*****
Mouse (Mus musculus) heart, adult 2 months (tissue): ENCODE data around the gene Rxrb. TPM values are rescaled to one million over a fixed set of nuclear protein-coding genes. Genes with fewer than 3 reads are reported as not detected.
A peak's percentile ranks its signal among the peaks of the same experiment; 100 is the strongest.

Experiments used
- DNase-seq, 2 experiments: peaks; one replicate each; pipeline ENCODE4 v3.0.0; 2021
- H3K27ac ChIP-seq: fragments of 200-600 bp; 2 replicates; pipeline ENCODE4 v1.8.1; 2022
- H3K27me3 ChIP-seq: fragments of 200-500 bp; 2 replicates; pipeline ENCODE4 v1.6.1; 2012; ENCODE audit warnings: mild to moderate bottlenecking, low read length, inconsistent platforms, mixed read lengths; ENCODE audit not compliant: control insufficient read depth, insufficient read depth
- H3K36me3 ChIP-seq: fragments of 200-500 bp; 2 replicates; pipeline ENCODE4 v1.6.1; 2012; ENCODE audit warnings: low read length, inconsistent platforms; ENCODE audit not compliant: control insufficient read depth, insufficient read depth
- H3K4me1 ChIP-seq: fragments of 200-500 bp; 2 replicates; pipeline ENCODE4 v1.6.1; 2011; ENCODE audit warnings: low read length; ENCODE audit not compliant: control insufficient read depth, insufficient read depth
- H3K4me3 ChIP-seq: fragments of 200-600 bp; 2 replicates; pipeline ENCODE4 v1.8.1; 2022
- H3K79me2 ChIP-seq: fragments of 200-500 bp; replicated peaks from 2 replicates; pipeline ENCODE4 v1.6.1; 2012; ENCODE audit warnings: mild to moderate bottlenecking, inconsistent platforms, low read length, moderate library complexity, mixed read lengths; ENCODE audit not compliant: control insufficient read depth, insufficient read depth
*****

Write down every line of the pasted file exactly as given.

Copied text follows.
Mouse (Mus musculus) heart, adult 2 months (tissue): ENCODE data around the gene Rxrb. TPM values are rescaled to one million over a fixed set of nuclear protein-coding genes. Genes with fewer than 3 reads are reported as not detected.
A peak's percentile ranks its signal among the peaks of the same experiment; 100 is the strongest.

Experiments used
- DNase-seq, 2 experiments: peaks; one replicate each; pipeline ENCODE4 v3.0.0; 2021
- H3K27ac ChIP-seq: fragments of 200-600 bp; 2 replicates; pipeline ENCODE4 v1.8.1; 2022
- H3K27me3 ChIP-seq: fragments of 200-500 bp; 2 replicates; pipeline ENCODE4 v1.6.1; 2012; ENCODE audit warnings: mild to moderate bottlenecking, low read length, inconsistent platforms, mixed read lengths; ENCODE audit not compliant: control insufficient read depth, insufficient read depth
- H3K36me3 ChIP-seq: fragments of 200-500 bp; 2 replicates; pipeline ENCODE4 v1.6.1; 2012; ENCODE audit warnings: low read length, inconsistent platforms; ENCODE audit not compliant: control insufficient read depth, insufficient read depth
- H3K4me1 ChIP-seq: fragments of 200-500 bp; 2 replicates; pipeline ENCODE4 v1.6.1; 2011; ENCODE audit warnings: low read length; ENCODE audit not compliant: control insufficient read depth, insufficient read depth
- H3K4me3 ChIP-seq: fragments of 200-600 bp; 2 replicates; pipeline ENCODE4 v1.8.1; 2022
- H3K79me2 ChIP-seq: fragments of 200-500 bp; replicated peaks from 2 replicates; pipeline ENCODE4 v1.6.1; 2012; ENCODE audit warnings: mild to moderate bottlenecking, inconsistent platforms, low read length, moderate library complexity, mixed read lengths; ENCODE audit not compliant: control insufficient read depth, insufficient read depth